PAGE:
‘You Can Be Right, or You Can Be Married’: Lessons for Marriage, Learned from Divorce

We think about divorce in terms of “failed” marriages, but author and filmmaker Dana Adam Shapiro’s new book is a reminder that often our best shot at finding lasting love comes from the personal growth that occurs in the aftermath of a painful break-up. Over about four years, Shapiro, whose documentary bv Murderball was nominated for an Academy Award, traveled across the country interviewing hundreds of people who had survived a tough divorce and published many of their stories in the collection ‘You Can Be Right (Or You Can Be Married).’

Related: Dana Adams Shapiro’s Filmography on Yahoo! Movies

When Shapiro, now 38, hit his mid-30s, he witnessed many of his friends’ marriages start to fall apart and wondered why. At the same time, he hadn’t been able to sustain a relationship over the long haul. “I’ve been a serial monogamist for over 20 years,” Shapiro tells Shine. “I’ve had five three-year relationships and one year-long relationship, but I’ve never been able to make the honeymoon phase last until the actual honeymoon. So this really began as a self-help project in the purest sense.”

WATCH: Strange Divorce Laws

He says he began asking questions, but “you can’t ask those types of personal questions of your friends-so I decided to write a book. I figured I’d learn a lot more from failure than from success.” Shapiro calls his experience “three-and-a-half years of radical, voyeuristic therapy” and says he’s come away with the tools to be a better husband one day. When he asked people to really take a look at themselves and their part in the disintegration of their relationships, and not to just assign blame, the same lessons came up again and again:

1. Show your true self

“Accelerate the inevitable. Be yourself as quickly as possible because it’s all going to come out eventually. There’s no valor in putting on a brave face, it’s a mask like any other. Have the courage to be vulnerable.”

2. Be honest

“Telling the truth is so much easier—every lie requires a lifetime of maintenance.”

3. Be alert

“Don’t paint the red flags white. Complacency leads to avoidance, avoidance to withdrawal, withdrawal to resentment, resentment to adultery, and adultery to divorce.”

4. Fight Fair

“Getting along is easy; you need to learn how to fight fairly and productively.”

5. Make an effort

“Unconditional love is for children and pets. In romantic relationships, you have to earn it-and re-earn it-all the time. And that’s a good thing.”

6. Talk about sex

“Discuss the dirty. Know each other’s sexual boundaries. Explore the fantasies, whatever they are, because if you don’t they’re just going to get played out somewhere else.

7. Sweat the small stuff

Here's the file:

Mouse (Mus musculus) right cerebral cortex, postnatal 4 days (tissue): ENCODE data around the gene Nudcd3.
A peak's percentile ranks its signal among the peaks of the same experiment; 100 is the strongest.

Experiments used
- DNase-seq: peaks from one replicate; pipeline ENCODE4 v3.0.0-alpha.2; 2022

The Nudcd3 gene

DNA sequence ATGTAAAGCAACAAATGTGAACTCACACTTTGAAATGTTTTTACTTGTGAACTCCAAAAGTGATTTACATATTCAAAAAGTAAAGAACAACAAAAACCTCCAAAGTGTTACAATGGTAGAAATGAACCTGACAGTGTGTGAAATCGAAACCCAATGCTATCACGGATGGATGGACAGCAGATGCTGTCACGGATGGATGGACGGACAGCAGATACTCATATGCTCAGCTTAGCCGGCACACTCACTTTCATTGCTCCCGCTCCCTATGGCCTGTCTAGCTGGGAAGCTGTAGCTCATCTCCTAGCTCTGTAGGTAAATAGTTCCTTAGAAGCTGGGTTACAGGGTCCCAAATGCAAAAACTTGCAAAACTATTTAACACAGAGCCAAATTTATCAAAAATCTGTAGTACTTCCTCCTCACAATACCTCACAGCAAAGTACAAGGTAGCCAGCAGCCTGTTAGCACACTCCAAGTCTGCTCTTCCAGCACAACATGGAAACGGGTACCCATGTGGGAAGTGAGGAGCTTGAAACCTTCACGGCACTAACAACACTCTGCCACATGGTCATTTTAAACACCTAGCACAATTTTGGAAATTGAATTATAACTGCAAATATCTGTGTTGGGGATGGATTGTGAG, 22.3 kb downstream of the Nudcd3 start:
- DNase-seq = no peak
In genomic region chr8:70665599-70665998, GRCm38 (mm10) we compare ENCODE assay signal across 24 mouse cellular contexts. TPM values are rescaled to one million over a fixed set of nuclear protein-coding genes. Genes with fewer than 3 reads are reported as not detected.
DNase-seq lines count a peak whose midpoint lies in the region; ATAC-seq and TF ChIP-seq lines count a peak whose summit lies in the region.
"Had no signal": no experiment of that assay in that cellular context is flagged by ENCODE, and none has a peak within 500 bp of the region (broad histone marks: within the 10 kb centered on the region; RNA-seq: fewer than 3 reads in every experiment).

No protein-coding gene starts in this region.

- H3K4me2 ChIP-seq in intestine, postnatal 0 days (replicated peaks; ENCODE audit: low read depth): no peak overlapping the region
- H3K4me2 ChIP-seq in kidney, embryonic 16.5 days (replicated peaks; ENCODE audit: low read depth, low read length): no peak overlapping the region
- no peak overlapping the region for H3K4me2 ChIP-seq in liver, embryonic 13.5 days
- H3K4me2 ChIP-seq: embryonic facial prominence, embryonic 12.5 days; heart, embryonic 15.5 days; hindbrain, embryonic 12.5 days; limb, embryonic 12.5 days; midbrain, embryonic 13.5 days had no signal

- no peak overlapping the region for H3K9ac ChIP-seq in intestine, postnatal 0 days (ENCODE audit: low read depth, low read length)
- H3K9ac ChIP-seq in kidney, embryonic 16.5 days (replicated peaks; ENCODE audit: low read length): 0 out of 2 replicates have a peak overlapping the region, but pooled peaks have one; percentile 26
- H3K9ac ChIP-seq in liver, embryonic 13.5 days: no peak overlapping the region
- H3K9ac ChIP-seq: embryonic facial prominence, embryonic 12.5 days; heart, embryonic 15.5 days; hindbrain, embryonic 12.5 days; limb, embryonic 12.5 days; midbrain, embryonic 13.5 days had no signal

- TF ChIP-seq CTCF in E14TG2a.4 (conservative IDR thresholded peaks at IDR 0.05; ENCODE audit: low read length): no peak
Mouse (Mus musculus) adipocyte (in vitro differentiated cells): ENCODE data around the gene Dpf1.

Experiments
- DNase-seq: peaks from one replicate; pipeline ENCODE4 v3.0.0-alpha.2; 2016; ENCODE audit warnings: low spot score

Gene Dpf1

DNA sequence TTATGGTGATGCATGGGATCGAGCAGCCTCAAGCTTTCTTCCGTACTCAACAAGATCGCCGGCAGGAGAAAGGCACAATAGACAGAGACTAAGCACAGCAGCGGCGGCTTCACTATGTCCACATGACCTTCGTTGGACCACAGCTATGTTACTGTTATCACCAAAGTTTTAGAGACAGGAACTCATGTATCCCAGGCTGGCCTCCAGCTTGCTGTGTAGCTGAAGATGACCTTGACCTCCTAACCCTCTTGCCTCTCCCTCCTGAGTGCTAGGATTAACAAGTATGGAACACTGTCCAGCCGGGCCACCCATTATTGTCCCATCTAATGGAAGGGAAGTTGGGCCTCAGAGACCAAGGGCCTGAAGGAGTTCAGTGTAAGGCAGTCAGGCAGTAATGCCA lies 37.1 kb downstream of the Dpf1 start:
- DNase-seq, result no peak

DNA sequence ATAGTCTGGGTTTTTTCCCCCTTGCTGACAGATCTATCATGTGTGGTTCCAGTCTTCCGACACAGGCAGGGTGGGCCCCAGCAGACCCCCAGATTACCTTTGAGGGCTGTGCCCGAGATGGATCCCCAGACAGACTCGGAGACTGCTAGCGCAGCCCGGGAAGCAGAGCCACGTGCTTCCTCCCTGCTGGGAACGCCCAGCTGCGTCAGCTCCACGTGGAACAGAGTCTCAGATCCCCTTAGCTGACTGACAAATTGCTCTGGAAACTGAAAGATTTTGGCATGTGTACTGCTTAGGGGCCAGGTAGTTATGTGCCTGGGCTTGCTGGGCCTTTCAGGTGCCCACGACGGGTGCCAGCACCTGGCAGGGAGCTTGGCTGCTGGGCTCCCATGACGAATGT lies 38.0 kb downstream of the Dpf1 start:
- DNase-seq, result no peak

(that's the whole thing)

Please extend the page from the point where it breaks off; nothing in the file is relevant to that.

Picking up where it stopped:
“Death by 1000 paper cuts is far more common than getting stabbed in the back. At some fundamental level we are what annoys us, so if something is bugging you, say it. Nicely.”

8. Stay true to yourself

“Compromise is essential, of course, but it’s just as dangerous to compromise too much. You can’t fundamentally change who you are to please somebody else and nobody can do that for you. It’s best to love with abandon, sure, but you can’t abandon yourself in the process.”

Some of the interviews in Shapiro’s book can be hard to read in their brutal candor. Marriages wrecked over cheating, deception, and abuse. He found that, “our capacity to deceive was truly shocking. People are terrific liars,” he says. Ultimately, though, the message is one of redemption. “On the other hand, our capacity to forgive—and to remain hopeful about love—was even more shocking. It was truly inspiring.”

What do you think are the keys to a happy, long marriage? Please leave your thoughts in the comments below.

 

This entry was posted in Romantic Relationships, Uncategorized, Divorce, Life Coaching, Self-Improvement, Social Issues. Bookmark the permalink.

6 Responses to ‘You Can Be Right, or You Can Be Married’: Lessons for Marriage, Learned from Divorce

  1. christi says:

    Accept your imperfection. You will do something at some point that is very disappointing to both of you. Acknowledge,accept and forgive yourself, or you will waste a lot of time and energy looking to blame your partner.

  2. CindyH46 says:

    Well I’m divorced, but what I have learned would be…Be more understanding of your partner/spouse. Try to put myself in their shoes an be more compassionate instead of flying off the handle. I think if 2 people put the others feelings before their own they will go along way.

  3. jean says:

    My experience is that you truly have to like being yourself and being by yourself( not being afraid to be alone) to enjoy being with someone else..Both parties need to treat each other with respect.. This works best for me.

  4. foundouttoolate says:

    1. you teach people how to treat you so if you accept abuse, they will keep abusing.
    2. children are never the reason to stay in an abusive relationship, no matter how good of a father they are. good fathers don’t abuse a child’s mother.
    3. the length of marriage is no indication that it is or has been a good marriage.
    4. it is very hard to leave when it is the only thing you have ever known.
    5. saying you are a Christian and acting like Christ are totally different things.

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